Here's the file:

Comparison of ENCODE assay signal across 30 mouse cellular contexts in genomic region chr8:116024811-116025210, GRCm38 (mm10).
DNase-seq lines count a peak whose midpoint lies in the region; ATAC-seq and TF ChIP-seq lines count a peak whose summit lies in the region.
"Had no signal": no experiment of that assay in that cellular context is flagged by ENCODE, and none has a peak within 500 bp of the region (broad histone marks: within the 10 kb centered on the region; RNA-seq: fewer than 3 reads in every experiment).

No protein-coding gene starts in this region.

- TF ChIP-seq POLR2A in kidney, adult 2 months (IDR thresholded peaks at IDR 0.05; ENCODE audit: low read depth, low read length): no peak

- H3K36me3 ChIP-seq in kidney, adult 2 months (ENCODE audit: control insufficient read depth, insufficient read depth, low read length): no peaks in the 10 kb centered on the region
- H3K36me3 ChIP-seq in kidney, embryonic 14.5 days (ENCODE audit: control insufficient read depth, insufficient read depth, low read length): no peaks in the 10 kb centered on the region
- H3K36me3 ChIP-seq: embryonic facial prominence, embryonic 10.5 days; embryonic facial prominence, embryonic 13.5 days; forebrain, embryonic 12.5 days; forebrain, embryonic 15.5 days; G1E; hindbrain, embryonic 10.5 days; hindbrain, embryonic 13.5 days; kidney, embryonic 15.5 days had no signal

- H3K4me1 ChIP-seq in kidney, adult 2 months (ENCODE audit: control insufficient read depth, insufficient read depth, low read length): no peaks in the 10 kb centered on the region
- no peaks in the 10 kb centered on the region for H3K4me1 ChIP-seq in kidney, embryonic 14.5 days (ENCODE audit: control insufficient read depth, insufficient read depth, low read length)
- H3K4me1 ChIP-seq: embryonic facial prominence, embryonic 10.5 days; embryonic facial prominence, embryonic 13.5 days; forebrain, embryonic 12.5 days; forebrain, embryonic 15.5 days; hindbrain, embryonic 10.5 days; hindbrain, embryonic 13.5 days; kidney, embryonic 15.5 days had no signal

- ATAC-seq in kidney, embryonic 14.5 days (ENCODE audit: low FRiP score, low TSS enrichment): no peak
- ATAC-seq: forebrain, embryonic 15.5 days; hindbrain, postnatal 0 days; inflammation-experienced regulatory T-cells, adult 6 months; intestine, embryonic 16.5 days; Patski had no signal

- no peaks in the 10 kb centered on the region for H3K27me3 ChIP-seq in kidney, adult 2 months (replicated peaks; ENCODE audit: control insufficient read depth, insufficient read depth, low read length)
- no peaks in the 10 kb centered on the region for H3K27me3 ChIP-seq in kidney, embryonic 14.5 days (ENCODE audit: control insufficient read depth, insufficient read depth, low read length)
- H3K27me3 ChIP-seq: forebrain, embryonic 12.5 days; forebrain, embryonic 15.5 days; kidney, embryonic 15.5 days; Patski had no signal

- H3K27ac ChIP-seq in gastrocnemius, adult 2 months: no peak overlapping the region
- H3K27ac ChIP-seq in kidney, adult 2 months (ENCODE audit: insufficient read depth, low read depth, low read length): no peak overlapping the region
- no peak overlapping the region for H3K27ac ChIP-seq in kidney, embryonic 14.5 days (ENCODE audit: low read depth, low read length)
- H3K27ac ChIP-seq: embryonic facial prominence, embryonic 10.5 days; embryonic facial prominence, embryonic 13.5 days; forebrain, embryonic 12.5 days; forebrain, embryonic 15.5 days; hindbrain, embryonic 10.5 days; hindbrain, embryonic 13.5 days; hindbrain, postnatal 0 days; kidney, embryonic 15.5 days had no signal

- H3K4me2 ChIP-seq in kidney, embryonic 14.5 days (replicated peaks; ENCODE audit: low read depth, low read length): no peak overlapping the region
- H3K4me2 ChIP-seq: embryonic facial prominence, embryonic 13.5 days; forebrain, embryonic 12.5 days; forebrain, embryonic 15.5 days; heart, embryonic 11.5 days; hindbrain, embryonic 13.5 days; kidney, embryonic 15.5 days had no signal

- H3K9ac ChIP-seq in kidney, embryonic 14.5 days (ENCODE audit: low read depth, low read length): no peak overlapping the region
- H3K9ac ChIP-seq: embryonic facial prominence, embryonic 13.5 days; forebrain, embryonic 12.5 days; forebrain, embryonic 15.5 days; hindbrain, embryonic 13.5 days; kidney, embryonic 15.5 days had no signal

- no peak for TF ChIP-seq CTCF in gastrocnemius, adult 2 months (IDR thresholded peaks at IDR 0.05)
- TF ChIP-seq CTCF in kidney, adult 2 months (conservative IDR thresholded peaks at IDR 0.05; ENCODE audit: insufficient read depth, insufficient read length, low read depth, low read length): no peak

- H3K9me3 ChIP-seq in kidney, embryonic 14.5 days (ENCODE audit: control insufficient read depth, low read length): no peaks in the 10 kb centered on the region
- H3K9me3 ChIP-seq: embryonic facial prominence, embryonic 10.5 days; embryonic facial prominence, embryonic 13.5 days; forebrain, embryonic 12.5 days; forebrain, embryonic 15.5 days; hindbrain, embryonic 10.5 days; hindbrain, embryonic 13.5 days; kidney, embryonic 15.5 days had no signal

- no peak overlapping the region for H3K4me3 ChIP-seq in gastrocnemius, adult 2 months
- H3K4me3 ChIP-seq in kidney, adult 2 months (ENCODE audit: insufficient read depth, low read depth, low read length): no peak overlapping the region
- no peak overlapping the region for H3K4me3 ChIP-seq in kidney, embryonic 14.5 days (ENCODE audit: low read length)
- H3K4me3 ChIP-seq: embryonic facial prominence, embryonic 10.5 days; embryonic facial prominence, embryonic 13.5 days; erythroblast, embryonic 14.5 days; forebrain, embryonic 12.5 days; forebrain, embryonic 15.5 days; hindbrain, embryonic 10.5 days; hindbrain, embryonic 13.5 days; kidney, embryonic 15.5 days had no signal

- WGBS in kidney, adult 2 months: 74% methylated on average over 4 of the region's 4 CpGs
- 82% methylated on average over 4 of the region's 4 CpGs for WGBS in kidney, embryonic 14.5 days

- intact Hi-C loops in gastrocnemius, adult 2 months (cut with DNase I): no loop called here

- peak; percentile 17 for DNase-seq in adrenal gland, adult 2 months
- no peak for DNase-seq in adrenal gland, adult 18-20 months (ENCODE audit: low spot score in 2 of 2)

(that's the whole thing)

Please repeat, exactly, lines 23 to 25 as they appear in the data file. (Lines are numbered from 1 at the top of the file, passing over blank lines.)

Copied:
- H3K9ac ChIP-seq in kidney, embryonic 14.5 days (ENCODE audit: low read depth, low read length): no peak overlapping the region
- H3K9ac ChIP-seq: embryonic facial prominence, embryonic 13.5 days; forebrain, embryonic 12.5 days; forebrain, embryonic 15.5 days; hindbrain, embryonic 13.5 days; kidney, embryonic 15.5 days had no signal

- no peak for TF ChIP-seq CTCF in gastrocnemius, adult 2 months (IDR thresholded peaks at IDR 0.05)